Anita Friddle Stubbs: Writing straight from the heart
Hopkins County native gives huband’s traumatic childhood a happy ending
BY TERRY MATHEWS | News-Telegram Arts Editor
July 22, 2007 - Hopkins County native Anita Friddle Stubbs writes from the heart. She doesn’t know any other way. If it doesn’t ring true, she doesn’t put it down on paper.
In her first first novel, “A Velvet Bridge,” Stubbs tells the heart-rending story of Mattie Featherstone, a young mother living in a shanty town while her husband does dangerous construction work.
Suddenly, Mattie finds herself a widow with two small daughters to support. Without an education during the dark days World War II, Mattie has no chance of holding her family together.
Mattie turns to booze and men to ease her pain, leaving Judith and Edith Kay, ages 12 and 5, to fend for themselves. Judith is raped and becomes pregnant.
County welfare puts the girls in a home for orphans and then marries off Judith to an abusive older man. Edith Kay is adopted by a family and the sisters lose all contact.
As stark as Mattie’s fictional story is, it is anchored in the truth.
�As a family genealogist, I often come across mysterious occurrences where the facts beg to be more closely examined. Such is the case with �The Velvet Bridge.�� Stubbs said. �When my husband was a little boy, according to county documents, his mother, a widow, left him and his sister in the care of �vicious and immoral people, without proper food or sanitation.� My husband and his sister were ultimately separated from each other. They never saw their mother again.�
Stubbs, who now lives in Canton, said she wanted to “tell a ‘second chance’ story with a happy ending ... and Mattie Featherstone appeared.”
The novel grew from “Paper Dolls,” a short story, which won the 1993 William Owens Award for Fiction at East Texas State University, now Texas A&M at Commerce, where Stubbs was a late-in-life student.
Stubbs said once she decided to turn the story into a novel, it took her ten years to complete the job.
Rather than trying to find an agent and publisher, Stubbs decided to publish the book herself.
�Once I finished, I was ready to see it in print, so self-publishing was an option that seemed to work best,� Stubbs said. �My son is a graphic designer who wanted to tackle the book�s layout and cover design.�
Stubbs’ Hopkins County roots run deep. Her mother, Juanita Rhodes Friddle, was born in the Union community. She volunteers at the Hopkins County Memorial Hospital gift shop. Her father, Avon, was born in the Greenpond community. He died in 2004. Friddle was born in Sulphur Springs in 1943. She attended school first in Como, then for a couple of years in Yantis, before coming to Lamar Elementary in the middle of the fourth grade.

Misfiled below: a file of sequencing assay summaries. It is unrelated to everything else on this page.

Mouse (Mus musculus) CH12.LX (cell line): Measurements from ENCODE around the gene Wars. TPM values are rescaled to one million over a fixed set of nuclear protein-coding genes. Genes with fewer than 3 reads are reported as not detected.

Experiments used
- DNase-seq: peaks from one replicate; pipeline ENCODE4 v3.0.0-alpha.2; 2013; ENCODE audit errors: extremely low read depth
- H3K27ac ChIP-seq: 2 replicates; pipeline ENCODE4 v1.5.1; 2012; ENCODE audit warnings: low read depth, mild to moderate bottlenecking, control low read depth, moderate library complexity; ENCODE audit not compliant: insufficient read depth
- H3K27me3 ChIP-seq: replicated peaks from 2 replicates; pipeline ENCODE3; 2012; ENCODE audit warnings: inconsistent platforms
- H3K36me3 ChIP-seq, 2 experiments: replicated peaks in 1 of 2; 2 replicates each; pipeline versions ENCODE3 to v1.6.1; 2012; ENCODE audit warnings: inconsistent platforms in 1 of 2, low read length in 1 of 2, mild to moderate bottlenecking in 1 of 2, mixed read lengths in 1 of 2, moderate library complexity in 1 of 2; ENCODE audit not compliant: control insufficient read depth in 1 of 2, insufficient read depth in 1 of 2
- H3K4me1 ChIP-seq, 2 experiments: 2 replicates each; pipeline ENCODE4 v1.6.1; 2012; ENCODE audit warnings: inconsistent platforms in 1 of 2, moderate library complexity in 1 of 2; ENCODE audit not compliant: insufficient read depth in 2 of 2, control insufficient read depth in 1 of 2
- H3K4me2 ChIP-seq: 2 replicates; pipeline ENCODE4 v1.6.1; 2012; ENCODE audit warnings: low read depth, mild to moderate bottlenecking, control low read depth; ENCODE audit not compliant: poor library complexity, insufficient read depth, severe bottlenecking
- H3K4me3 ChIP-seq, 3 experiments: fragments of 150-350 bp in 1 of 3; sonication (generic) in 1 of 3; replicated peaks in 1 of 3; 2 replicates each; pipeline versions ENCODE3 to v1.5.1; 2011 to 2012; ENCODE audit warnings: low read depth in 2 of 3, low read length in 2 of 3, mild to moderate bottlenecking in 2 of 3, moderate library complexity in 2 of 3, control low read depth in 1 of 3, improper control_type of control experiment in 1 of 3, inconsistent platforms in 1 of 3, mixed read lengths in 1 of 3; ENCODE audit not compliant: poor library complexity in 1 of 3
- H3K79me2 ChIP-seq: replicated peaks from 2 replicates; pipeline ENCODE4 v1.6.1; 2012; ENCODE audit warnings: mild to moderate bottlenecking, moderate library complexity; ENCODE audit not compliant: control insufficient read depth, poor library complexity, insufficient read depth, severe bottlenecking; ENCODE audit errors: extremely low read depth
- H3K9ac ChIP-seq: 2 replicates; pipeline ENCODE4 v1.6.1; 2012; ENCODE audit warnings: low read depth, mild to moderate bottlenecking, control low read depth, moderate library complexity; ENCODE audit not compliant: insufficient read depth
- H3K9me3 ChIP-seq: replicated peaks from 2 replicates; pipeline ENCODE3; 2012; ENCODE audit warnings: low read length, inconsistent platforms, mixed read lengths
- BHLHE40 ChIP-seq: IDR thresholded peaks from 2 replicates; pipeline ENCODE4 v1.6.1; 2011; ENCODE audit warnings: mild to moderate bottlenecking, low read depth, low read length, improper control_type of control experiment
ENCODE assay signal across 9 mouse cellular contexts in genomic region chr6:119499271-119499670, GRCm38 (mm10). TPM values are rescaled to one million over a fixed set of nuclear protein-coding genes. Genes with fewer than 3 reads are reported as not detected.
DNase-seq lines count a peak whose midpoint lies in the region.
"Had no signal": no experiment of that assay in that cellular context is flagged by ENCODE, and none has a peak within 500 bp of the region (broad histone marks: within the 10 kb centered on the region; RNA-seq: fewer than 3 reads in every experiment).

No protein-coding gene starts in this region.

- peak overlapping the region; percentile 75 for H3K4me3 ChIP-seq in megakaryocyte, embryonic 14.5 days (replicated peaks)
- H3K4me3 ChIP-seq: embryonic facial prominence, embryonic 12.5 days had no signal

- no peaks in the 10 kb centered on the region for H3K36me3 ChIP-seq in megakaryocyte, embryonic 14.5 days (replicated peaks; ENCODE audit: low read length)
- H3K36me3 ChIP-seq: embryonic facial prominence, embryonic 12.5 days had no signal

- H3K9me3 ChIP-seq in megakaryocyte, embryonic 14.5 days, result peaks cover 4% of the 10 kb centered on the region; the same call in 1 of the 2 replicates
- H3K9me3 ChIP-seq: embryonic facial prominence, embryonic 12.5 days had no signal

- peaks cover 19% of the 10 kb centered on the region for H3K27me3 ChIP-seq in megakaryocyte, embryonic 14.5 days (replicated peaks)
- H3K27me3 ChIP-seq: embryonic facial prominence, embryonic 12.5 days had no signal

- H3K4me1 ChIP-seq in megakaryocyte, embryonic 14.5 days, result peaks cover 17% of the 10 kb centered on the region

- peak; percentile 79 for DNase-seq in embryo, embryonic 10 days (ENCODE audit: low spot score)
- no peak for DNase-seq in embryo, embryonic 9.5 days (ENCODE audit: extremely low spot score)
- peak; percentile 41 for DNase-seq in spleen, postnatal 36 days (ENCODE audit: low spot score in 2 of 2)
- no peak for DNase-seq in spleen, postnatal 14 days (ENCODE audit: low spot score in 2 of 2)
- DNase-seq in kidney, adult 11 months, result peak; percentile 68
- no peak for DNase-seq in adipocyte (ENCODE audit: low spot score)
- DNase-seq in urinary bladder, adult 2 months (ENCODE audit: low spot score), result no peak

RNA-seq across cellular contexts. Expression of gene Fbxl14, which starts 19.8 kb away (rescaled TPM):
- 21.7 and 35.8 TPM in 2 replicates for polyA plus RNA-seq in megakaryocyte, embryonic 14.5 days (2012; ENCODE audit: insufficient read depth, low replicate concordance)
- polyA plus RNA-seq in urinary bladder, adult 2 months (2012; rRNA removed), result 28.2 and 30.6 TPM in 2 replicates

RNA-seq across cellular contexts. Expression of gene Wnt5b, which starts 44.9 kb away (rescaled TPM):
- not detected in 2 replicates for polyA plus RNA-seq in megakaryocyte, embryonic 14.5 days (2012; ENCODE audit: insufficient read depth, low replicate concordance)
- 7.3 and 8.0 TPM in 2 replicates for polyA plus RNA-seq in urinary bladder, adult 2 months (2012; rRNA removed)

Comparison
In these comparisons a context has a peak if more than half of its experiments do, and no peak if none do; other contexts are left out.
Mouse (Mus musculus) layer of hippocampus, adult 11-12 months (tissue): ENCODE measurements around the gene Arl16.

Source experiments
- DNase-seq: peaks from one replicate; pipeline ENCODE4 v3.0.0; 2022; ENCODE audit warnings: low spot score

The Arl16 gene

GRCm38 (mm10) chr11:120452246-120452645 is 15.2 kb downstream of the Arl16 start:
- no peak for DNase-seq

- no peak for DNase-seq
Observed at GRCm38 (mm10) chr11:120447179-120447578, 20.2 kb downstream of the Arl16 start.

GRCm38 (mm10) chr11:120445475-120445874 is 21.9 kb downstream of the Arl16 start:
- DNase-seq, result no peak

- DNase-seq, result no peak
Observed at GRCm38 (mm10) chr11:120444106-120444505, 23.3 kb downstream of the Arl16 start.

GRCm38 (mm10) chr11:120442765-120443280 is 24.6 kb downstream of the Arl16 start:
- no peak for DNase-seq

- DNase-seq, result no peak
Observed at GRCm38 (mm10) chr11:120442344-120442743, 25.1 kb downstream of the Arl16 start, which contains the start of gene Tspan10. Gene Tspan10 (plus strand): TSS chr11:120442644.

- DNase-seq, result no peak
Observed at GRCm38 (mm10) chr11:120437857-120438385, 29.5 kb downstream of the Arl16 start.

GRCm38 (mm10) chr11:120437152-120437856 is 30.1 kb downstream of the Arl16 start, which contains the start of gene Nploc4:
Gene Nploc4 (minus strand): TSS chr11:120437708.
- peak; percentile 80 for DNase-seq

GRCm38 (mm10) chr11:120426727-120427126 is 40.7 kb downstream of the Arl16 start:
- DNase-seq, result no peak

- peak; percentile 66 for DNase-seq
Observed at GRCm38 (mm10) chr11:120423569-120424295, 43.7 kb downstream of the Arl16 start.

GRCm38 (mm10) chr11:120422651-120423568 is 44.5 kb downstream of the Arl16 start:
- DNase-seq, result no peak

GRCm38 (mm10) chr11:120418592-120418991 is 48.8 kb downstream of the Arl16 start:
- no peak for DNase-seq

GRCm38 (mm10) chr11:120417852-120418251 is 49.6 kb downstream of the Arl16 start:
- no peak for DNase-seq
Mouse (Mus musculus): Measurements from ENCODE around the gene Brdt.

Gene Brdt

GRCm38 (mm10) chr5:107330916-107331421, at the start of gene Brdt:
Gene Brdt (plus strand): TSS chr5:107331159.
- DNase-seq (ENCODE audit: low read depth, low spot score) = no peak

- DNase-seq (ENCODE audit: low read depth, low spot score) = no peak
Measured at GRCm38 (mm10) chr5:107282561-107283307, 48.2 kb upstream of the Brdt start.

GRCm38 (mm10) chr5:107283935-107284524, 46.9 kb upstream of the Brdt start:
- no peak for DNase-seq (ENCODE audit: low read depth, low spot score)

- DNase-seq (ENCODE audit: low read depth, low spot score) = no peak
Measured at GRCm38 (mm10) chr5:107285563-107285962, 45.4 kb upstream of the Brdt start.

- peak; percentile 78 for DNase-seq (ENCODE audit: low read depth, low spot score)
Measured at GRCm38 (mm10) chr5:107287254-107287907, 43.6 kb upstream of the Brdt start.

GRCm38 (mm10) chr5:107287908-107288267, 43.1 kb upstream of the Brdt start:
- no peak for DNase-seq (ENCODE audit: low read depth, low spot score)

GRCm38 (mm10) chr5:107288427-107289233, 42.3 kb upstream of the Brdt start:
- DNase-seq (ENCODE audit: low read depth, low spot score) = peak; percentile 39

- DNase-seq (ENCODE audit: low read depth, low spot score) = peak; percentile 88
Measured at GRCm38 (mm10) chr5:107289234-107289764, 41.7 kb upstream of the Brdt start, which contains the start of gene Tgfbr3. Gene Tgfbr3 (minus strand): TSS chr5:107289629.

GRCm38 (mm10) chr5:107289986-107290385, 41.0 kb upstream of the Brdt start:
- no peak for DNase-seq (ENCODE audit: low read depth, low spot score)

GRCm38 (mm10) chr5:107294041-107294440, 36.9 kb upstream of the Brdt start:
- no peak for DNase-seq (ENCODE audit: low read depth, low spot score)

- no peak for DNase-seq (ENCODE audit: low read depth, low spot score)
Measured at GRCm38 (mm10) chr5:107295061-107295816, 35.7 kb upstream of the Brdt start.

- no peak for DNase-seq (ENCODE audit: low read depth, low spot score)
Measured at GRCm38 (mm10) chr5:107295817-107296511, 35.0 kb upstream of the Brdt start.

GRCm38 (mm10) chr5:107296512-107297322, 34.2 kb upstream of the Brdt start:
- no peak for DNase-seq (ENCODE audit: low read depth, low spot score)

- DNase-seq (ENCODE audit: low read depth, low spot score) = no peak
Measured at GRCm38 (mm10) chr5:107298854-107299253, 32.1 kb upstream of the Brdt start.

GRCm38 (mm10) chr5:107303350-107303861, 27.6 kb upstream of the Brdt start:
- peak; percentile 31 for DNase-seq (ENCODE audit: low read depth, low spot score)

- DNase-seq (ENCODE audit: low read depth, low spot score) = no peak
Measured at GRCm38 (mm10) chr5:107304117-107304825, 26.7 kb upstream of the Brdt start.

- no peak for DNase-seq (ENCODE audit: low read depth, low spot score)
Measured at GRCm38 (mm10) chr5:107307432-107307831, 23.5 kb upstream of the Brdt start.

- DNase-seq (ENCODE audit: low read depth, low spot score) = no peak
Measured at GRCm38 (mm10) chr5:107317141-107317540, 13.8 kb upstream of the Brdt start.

She graduated from Sulphur Springs High School in 1961, married Charlie and lived here until 1964. The family moved back in 1978 and stayed until 1995. Her three children, Tony, Terri Stubbs Frazier and Shannon, graduated from Sulphur Springs High School.
She has fond memories of growing up in Northeast Texas.
�I grew up south of Sulphur Springs in the Union community. My early social life was more centered around the church than school activities. It was an age of innocence I can hardly believe today,� Stubbs said.� �Some of my happiest early memories are those spent with my group of friends at Union Baptist Church. Every generation's period in history is unique, but nothing compares to being an East Texas teenager during the legendary 50s.�
Stubbs went back to college in 1989, receiving a degree after her children were grown.
�I majored in English, and those four years generated more creative ideas and pages of writing than any other period in my life,� said Stubbs. �I had no shortage of ideas for the true-to-life fiction I wanted to write, and college exposed me to the higher level mechanics and methods required for serious writing.�
When asked what advice she would give to aspiring authors, Stubbs says, “Read. Read. Read. Write what you know. Develop critical thinking skills. Take writing classes. Find your voice and stay true to yourself. Expect rejection; it’s part of the process.”
Stubbs will talk about writing, research and the power of circumstances over lives at the Sulphur Springs Public Library on Thursday, Sept. 20.
The program begins at 6:30 p.m. and is free to the public. Call 903-439-3070 for information. To order a copy of “The Velvet Bridge,” visit Stubbs’ website: www.anitastubbs.com